Over the last 25 years, my work has focused on relationships between stress and health in several risk groups (spouse caregivers of persons with Alzheimer’s disease, medical students, psychiatric/medical outpatients/inpatients, air traffic controllers, and camp counselors). We have developed and/or revised measures of medical student stress, caregiver burden, patient anger/dyscontrol, process coping, appraisal, neuropsychological function and physician awareness of patient problems. These measures have been used by university researchers, insurance companies, pharmaceutical companies in clinical trials, prisons, nursing homes/long term care, rehabilitation facilities, and public health organizations. These psychosocial and behavioral measures have been shown to predict and be predicted by physiological and cognitive measures. We have also focused on moderators of such relationships, such as gender, personality, and co-morbidities. We have used primarily multicohort long-term studies that allow for interactions between exposures to stressors, hard-wired vulnerabilities, and more temporal resources. We attempted to identify mechanisms that can be potentially altered to have long-term public health significance in persons under chronic stress. I have also attempted to isolate groups that are at high risk for negative outcomes. In a perfect world, interventions should be used to help all persons who have deleterious responses to stress, but society cannot afford this. For this reason, the identification of high risk groups is imperative for maximizing the effect of interventions.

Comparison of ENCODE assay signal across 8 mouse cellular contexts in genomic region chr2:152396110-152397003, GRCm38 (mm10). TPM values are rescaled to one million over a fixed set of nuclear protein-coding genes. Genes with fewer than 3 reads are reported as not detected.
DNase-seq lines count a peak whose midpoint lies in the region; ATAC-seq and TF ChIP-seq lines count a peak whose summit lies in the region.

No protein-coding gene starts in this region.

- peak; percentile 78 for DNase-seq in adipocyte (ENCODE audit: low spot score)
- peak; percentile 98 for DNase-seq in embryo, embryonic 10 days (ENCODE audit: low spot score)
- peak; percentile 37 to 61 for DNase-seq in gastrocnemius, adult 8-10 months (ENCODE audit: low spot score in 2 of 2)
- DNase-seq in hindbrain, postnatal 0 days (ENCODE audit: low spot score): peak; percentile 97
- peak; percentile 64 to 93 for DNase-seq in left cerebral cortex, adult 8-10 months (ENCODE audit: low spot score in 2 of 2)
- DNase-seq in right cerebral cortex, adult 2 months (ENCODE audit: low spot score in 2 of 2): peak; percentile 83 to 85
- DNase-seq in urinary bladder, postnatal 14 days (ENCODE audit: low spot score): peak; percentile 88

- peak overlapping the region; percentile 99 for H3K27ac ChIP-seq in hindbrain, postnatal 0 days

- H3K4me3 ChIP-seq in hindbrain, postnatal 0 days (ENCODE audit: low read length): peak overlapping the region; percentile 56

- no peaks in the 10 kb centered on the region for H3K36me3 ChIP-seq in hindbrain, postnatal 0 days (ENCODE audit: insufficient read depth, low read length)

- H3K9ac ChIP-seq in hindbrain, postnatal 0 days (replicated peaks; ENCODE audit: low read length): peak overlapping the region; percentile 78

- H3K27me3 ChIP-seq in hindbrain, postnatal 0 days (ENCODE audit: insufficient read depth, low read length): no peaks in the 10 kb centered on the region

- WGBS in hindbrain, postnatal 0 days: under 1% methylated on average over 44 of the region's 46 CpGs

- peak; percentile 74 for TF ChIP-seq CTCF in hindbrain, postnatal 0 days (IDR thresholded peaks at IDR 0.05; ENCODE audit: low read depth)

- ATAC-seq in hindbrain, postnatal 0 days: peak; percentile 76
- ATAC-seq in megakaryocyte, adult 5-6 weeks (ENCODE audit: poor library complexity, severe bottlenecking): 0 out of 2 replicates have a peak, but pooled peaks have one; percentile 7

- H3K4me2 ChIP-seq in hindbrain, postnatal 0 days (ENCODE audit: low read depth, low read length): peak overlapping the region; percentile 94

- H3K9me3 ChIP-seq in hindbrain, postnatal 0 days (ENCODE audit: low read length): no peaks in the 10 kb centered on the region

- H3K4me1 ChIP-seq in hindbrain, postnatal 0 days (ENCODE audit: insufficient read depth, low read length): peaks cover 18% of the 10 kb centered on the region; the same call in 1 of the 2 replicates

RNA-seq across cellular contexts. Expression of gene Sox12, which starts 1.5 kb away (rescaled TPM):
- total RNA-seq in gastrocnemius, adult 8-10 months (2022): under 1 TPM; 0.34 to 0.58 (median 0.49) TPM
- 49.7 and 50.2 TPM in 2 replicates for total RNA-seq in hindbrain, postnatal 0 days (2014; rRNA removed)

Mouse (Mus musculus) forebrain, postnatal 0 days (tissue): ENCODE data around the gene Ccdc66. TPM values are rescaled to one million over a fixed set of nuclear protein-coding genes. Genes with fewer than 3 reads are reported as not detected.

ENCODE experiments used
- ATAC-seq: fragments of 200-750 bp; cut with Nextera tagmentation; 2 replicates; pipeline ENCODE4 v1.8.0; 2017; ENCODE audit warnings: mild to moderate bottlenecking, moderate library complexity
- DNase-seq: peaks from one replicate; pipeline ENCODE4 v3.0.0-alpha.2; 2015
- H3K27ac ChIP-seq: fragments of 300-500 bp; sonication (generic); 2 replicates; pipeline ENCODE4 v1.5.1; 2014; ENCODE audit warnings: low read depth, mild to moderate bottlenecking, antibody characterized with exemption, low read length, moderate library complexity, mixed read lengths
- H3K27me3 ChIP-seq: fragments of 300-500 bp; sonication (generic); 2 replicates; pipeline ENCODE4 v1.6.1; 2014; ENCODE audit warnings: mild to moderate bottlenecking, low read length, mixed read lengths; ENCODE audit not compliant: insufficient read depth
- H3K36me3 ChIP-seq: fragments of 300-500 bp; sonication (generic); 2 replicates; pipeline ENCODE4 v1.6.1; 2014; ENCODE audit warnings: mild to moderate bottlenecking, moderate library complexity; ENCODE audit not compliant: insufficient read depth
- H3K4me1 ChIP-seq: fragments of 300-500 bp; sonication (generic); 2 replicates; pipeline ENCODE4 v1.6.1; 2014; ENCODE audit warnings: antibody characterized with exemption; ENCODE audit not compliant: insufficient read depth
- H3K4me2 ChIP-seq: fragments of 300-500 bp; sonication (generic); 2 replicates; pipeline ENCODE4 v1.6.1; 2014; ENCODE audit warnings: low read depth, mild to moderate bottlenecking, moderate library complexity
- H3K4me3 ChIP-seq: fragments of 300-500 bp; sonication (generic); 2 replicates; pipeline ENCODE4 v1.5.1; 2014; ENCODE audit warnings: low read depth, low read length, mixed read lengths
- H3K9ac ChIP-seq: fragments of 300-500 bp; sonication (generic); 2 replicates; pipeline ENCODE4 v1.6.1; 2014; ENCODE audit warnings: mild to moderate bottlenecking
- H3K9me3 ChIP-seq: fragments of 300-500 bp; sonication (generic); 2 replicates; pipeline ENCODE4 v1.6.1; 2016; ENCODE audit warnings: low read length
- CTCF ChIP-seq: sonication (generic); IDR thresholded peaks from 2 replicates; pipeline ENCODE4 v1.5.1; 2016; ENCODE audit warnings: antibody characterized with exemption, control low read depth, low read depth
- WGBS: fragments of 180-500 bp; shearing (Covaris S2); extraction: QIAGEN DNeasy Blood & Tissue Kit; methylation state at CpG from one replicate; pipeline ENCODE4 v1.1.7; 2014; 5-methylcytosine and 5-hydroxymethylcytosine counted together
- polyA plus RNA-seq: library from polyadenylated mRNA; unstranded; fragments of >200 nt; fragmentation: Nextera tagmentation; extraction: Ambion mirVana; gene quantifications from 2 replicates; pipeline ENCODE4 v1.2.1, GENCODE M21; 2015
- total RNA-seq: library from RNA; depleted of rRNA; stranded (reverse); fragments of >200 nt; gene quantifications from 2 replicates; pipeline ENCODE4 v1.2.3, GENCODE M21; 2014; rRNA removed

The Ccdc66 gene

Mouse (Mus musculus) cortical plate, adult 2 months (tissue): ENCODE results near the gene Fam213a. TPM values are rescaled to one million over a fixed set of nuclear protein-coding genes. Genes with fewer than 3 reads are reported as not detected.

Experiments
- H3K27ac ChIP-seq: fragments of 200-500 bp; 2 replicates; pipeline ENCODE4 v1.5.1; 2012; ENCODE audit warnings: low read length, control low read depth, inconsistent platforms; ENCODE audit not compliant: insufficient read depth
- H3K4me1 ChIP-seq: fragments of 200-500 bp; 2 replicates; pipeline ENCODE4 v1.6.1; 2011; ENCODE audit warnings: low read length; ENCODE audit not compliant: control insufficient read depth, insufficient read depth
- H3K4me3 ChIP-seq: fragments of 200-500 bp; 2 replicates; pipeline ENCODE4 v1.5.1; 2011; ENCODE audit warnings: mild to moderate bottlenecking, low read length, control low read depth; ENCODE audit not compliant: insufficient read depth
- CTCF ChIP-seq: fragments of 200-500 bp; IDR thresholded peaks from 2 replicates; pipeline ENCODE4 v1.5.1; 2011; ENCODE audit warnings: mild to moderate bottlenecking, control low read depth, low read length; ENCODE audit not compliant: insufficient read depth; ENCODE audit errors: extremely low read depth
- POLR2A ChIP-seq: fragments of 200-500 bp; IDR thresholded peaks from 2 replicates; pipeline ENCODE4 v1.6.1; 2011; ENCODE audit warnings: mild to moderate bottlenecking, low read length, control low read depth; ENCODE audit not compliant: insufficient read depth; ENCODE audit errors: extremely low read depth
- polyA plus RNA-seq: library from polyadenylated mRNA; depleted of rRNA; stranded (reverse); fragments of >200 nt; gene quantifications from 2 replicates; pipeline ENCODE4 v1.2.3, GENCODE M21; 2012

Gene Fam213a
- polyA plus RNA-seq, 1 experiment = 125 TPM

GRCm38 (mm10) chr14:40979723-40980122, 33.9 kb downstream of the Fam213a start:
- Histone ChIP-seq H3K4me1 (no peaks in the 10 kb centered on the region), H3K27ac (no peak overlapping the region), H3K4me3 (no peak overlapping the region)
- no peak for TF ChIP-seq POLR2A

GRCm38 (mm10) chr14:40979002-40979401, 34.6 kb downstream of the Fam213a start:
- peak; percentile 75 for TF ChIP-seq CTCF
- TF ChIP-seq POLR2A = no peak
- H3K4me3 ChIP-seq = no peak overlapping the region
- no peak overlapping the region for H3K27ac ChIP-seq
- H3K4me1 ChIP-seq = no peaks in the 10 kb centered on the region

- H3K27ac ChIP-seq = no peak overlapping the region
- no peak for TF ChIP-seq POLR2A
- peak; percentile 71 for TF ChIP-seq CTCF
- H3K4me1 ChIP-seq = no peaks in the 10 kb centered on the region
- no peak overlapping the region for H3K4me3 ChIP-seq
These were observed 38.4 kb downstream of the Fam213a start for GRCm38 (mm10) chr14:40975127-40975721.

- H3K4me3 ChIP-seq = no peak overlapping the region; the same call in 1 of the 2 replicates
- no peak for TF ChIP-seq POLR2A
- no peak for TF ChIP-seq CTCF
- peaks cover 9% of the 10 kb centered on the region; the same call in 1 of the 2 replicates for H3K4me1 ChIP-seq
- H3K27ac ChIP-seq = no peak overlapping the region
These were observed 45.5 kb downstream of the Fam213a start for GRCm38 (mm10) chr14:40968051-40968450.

My research program’s long range goal is to better understand the mechanisms by which chronic stress translates into physical, mental, or cognitive health problems. We are examining caregivers of spouses with AD and demographically-similar spouse non-caregivers across time and assessing the degree to which elevated depression, stress hormones, inflammation, and insulin resistance in caregivers predict cognitive decline in caregivers relative to non-caregivers. We are also attempting to replicate our earlier work that showed that chronic stress and chronic disease moderate each other’s physiological risks. For example, physiological dysregulation that is specific to a disease (e.g., metabolic syndrome with CHD, blood pressure reactivity with hypertension, and immune function with cancer history, HbA1c with diabetes) is exacerbated in caregivers with a chronic disease relative to non-caregivers with a chronic disease, but no such differences occur in caregivers versus non-caregivers without a chronic disease. Finally, we are examining a large cohort of older adults sampled from various U.S. communities in order to assess the influence of life stressors on long term cognitive function and potential mediators of such changes.
Am J Alzheimers Dis Other Demen 35(): 1533317520904554
Snyder SA, Vitaliano PP
(2020 Feb 14)
Gerontologist 60(Suppl 1): S14-S28
Young HM, Bell JF, Whitney RL, Ridberg RA, Reed SC, Vitaliano PP
Innov Aging 2(1): igy005
Vitaliano PP, Fitzpatrick AL, Williams LE, Montano MA, Russo JE
Maturitas 112(): 94
(2017 Aug 1)
Gerontologist 57(4): 637-647
Vitaliano PP, Ustundag O, Borson S
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